This discussion was about affluent investors, who tend to buy their families expensive SUVs & sports cars, which are used in road races, or for unlicensed driving.

    The “affluence” was an essential part of the discussion, because it was related to how affluent buyers are pushing out Vancouver families who need to find affordable homes..

    (for immigrants like my parents, they treasured every mile they drove in their car, so even though my dad was a bad driver, they were careful because their daily survival depended on getting him to and from work. That might explain the discrepancies between the general stats and the more specific Richmond cases )

    BTW in a previous post I spelled Salman Rushdie wrong 🙂

  65. @Ben, that area is another world though. Its a choice not unlike living in another province. so IMO a brutal commute if work, friends etc are in greater Vic. I considered it wanting to live in nature since it is rare to find this side of the Malahat. That said The advantage to living that side of the malahat is you are closer to the wonderful nature playground of the island! If your moving from elsewhere and starting from scratch anyway I would look north too….

  66. @ Totoro – the conclusions being drawn from that data are unsubstantiated. The American data set is 12-17 years old and the Canadian data isn’t mileage adjusted, so all more or less useless.

    I have seen many bad drivers of all races and then there’s this:


    “almost everyone we stop in Richmond” They aren’t even bothering to get licenses anymore.

    I also remember a few years back a guy being busted in Richmond for selling what at the time was thousands of unearned drivers licenses to Chinese.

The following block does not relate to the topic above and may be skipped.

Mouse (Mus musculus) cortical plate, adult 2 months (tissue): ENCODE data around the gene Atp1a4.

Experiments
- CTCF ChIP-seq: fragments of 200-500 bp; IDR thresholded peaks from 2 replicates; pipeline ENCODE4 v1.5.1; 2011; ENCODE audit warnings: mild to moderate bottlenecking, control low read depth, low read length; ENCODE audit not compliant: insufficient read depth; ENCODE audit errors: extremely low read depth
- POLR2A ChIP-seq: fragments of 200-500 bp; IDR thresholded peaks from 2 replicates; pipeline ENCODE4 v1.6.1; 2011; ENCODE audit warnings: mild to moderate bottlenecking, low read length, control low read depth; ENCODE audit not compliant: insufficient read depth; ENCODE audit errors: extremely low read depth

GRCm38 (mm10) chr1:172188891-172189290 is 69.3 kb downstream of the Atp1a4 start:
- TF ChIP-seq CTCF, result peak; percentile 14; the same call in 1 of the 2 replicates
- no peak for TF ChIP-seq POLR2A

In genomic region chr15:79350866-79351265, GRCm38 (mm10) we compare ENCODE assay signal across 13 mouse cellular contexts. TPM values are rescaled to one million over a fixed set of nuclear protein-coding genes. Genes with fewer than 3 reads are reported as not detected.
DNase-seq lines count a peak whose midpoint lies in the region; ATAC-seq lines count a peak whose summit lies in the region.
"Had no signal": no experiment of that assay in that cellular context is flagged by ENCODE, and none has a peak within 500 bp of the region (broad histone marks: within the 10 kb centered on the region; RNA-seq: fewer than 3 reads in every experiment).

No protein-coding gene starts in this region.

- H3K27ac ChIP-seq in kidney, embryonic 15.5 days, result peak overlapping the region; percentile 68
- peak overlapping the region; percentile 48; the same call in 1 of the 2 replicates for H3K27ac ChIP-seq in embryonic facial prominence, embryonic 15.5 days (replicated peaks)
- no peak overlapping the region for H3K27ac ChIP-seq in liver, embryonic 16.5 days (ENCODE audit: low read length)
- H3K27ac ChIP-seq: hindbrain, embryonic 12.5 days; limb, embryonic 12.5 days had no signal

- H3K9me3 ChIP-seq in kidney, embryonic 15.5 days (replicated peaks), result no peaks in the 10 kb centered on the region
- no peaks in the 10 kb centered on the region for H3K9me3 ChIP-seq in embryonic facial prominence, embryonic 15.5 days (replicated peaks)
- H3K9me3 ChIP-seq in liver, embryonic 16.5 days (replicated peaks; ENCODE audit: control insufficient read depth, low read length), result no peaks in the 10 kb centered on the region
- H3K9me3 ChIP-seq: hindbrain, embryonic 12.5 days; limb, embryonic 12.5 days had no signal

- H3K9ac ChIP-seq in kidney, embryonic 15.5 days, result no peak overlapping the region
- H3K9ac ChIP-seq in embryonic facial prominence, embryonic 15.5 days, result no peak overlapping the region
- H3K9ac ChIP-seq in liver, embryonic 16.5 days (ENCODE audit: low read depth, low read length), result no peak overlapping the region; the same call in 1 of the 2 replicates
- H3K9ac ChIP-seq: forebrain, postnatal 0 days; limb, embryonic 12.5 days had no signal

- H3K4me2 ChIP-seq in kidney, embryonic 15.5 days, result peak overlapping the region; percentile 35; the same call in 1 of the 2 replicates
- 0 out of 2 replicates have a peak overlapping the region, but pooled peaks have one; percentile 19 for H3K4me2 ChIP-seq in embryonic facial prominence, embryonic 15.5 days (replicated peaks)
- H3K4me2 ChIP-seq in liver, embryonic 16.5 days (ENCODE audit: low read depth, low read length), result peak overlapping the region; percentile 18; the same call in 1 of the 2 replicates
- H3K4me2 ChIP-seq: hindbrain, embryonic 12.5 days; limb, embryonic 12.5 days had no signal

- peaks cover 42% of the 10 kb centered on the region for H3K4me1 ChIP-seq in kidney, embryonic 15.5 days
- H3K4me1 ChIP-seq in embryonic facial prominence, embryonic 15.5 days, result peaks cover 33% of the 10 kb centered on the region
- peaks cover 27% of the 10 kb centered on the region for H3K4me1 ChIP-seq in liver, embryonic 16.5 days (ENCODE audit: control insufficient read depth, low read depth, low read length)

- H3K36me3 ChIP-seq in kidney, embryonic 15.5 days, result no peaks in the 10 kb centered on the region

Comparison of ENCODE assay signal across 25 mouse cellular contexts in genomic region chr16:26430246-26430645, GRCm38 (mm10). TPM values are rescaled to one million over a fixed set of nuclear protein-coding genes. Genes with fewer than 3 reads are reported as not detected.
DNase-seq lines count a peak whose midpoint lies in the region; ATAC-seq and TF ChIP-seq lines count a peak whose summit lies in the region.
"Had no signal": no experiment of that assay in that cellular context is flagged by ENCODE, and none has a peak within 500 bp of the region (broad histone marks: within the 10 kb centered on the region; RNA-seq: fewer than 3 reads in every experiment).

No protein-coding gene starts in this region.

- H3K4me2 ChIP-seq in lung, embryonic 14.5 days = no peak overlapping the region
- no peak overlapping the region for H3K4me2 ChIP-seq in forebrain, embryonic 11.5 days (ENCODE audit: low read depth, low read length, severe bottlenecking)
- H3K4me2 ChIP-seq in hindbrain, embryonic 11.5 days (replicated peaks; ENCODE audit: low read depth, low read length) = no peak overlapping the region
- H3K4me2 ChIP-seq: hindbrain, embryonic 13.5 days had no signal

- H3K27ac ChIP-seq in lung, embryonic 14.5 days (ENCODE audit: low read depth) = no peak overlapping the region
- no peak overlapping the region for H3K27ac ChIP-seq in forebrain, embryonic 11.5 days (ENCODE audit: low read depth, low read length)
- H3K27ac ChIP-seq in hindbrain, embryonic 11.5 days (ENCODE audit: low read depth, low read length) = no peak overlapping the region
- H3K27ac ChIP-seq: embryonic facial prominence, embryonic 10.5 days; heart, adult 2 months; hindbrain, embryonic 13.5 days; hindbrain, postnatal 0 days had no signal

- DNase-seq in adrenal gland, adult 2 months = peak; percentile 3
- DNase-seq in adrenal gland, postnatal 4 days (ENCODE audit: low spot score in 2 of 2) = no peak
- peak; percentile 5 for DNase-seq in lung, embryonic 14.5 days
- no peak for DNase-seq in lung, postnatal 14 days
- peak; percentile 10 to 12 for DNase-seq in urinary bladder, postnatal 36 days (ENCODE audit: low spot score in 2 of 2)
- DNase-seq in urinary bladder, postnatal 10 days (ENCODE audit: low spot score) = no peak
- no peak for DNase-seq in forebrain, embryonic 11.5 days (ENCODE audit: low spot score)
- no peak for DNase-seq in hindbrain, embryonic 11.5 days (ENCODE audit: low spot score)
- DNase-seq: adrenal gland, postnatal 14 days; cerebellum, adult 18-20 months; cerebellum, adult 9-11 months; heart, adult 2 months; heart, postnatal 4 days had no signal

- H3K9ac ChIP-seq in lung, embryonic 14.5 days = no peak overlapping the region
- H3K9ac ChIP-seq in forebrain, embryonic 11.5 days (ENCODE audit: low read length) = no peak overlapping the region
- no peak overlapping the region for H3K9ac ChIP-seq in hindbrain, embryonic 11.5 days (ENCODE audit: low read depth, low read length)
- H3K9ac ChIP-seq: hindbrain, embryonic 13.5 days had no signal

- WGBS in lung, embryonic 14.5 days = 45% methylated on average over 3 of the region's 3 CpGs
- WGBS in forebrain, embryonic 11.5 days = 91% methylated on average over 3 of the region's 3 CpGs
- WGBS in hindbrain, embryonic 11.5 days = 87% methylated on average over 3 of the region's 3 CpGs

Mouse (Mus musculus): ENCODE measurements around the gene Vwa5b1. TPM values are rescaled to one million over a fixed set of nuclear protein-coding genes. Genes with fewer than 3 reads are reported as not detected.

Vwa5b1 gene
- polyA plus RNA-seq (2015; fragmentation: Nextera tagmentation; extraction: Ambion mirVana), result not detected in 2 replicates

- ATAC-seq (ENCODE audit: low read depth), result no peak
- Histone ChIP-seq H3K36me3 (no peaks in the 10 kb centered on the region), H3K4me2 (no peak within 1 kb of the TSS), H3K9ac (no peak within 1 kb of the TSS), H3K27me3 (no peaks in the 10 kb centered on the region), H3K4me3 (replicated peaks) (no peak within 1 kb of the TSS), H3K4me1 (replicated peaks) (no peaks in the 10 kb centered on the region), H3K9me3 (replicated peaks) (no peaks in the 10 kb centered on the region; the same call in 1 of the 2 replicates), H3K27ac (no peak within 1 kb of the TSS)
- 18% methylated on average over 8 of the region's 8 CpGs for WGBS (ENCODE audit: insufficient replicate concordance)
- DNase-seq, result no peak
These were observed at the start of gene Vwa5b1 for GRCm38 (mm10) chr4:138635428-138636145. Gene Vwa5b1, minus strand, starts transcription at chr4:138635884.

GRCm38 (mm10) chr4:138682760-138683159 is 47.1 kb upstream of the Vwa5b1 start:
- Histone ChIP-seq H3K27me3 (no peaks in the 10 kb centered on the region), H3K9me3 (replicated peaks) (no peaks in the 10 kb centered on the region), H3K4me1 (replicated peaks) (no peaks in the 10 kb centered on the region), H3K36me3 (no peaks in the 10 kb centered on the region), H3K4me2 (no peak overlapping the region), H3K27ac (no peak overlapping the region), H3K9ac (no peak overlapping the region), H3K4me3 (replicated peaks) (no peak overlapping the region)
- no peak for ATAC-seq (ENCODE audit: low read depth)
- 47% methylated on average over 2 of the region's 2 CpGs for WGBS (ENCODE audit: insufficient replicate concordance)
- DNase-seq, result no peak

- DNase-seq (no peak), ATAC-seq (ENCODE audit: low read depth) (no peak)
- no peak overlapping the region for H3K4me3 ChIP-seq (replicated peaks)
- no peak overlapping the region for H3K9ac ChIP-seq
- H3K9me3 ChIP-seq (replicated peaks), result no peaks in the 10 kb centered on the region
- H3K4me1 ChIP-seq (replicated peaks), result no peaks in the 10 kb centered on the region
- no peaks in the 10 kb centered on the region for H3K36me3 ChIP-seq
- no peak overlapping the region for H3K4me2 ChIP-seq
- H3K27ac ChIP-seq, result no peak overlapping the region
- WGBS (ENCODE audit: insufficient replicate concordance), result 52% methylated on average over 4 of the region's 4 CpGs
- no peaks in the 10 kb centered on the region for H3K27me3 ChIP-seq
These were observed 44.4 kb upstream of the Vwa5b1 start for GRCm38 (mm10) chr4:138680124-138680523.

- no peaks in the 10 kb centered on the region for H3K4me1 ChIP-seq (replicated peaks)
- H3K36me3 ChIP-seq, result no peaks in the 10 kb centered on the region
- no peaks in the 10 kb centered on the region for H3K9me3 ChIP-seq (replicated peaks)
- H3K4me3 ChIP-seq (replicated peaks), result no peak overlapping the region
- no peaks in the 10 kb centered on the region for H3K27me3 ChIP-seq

You can hide behind your half baked studies until the cows come home but Chinese drivers driving terribly in BC are a rapidly growing problem whether you admit it or not.

    It difficult to get someone to understand something when their income depends on them not understanding it…

  67. Duncan is a nice community if you don’t mind the mind numbing odour of the pulp mill. It is not there every day. But most of the time I drive up there I find my eyes literally watering and my throat clenching. People who live there say that they don;t notice it. But I certainly do and the stats show that cancer rates are higher near pulp mills. They say they cut emissions by a large amount with updates but they also increased production which means that while the pollution percentage is lower per ton……….. it still adds up to the high levels of the past. I would never buy a home anywhere near Duncan because of this factor. Everyone to his own I guess.

  68. I’ve been following this blog for five or six years, and I really appreciate all the information posted on here. Recently, we finally found the property we have been looking for, an acreage just south of Duncan, in Cowichan Station. After looking in the area for three years, I feel fortunate to have closed the deal this past Friday, just as things are starting to heat up. Duncan is a hidden gem. It really is changing from the kind of town it used to be, and I would recommend the area to anyone who has a young family is looking for a fresh start at a still reasonable price.